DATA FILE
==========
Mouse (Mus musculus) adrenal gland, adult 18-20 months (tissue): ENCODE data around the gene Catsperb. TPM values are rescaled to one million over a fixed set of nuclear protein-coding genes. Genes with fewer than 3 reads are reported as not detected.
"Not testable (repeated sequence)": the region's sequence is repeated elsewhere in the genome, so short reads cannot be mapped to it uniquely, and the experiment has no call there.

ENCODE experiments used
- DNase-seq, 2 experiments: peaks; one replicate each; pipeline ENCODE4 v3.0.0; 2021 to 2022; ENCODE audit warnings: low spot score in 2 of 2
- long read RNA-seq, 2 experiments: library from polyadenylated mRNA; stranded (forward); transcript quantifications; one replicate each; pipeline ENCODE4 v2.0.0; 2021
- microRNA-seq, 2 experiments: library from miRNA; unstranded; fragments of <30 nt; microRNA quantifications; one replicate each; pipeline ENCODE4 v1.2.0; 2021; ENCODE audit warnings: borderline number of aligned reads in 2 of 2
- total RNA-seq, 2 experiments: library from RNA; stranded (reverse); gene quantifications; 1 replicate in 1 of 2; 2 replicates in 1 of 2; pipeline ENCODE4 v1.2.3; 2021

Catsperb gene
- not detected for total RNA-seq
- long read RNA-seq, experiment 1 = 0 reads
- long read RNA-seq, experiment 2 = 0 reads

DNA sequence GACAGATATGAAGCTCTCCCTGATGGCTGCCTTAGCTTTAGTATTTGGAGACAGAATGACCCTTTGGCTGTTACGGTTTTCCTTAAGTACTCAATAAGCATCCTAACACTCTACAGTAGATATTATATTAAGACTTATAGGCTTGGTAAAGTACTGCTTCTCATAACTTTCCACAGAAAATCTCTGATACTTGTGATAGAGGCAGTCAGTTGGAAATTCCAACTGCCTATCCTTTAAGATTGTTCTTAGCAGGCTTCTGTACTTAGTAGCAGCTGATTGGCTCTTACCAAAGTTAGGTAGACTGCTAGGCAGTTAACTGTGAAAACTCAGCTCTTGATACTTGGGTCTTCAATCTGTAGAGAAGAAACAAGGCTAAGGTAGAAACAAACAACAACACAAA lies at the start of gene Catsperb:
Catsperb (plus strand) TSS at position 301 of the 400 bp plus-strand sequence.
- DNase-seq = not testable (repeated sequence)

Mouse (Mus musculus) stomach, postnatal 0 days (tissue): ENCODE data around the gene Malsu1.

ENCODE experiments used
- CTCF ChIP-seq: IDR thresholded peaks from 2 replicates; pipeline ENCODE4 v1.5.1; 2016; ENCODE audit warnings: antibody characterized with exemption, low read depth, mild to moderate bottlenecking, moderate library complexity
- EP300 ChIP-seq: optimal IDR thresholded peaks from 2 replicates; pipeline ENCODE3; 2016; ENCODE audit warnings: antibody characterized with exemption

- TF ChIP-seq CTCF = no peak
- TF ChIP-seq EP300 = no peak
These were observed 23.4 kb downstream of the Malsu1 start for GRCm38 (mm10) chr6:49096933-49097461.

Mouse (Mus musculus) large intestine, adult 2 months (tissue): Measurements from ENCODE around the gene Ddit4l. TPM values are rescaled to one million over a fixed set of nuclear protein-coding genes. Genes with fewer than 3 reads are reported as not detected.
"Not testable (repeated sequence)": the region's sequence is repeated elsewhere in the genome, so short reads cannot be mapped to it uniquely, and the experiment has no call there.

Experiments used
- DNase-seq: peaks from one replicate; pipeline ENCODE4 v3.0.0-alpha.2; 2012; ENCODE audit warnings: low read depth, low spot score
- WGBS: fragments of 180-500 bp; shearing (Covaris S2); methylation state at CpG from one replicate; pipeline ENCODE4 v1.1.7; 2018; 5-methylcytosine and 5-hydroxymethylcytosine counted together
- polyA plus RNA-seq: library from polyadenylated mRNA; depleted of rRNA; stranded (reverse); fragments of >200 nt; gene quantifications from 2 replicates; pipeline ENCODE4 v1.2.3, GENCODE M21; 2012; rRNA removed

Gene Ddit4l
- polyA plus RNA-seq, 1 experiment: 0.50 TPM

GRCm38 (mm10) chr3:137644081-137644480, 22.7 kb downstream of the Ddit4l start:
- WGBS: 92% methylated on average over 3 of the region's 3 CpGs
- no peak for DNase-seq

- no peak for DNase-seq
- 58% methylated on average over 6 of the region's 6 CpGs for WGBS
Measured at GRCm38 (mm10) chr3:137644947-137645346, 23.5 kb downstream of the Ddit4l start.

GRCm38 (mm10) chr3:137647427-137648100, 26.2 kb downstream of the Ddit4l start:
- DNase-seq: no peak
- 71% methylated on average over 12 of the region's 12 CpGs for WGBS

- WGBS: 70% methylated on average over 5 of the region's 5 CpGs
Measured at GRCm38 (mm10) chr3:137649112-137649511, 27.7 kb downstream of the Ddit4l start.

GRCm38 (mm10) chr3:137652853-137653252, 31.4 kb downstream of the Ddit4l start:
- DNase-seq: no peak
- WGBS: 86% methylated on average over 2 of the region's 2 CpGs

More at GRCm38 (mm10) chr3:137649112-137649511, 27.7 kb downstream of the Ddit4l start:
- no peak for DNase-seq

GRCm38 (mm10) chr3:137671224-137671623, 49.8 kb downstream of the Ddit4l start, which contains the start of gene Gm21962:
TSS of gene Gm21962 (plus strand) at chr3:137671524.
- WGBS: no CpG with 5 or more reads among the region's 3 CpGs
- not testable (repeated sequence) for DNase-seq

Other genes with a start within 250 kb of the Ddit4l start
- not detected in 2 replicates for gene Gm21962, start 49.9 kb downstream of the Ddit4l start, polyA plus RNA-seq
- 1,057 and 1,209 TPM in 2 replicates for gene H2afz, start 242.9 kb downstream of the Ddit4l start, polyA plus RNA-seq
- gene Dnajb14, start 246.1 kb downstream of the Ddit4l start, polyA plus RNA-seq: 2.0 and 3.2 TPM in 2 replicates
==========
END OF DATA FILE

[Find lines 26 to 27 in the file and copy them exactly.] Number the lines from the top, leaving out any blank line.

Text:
- WGBS: fragments of 180-500 bp; shearing (Covaris S2); methylation state at CpG from one replicate; pipeline ENCODE4 v1.1.7; 2018; 5-methylcytosine and 5-hydroxymethylcytosine counted together
- polyA plus RNA-seq: library from polyadenylated mRNA; depleted of rRNA; stranded (reverse); fragments of >200 nt; gene quantifications from 2 replicates; pipeline ENCODE4 v1.2.3, GENCODE M21; 2012; rRNA removed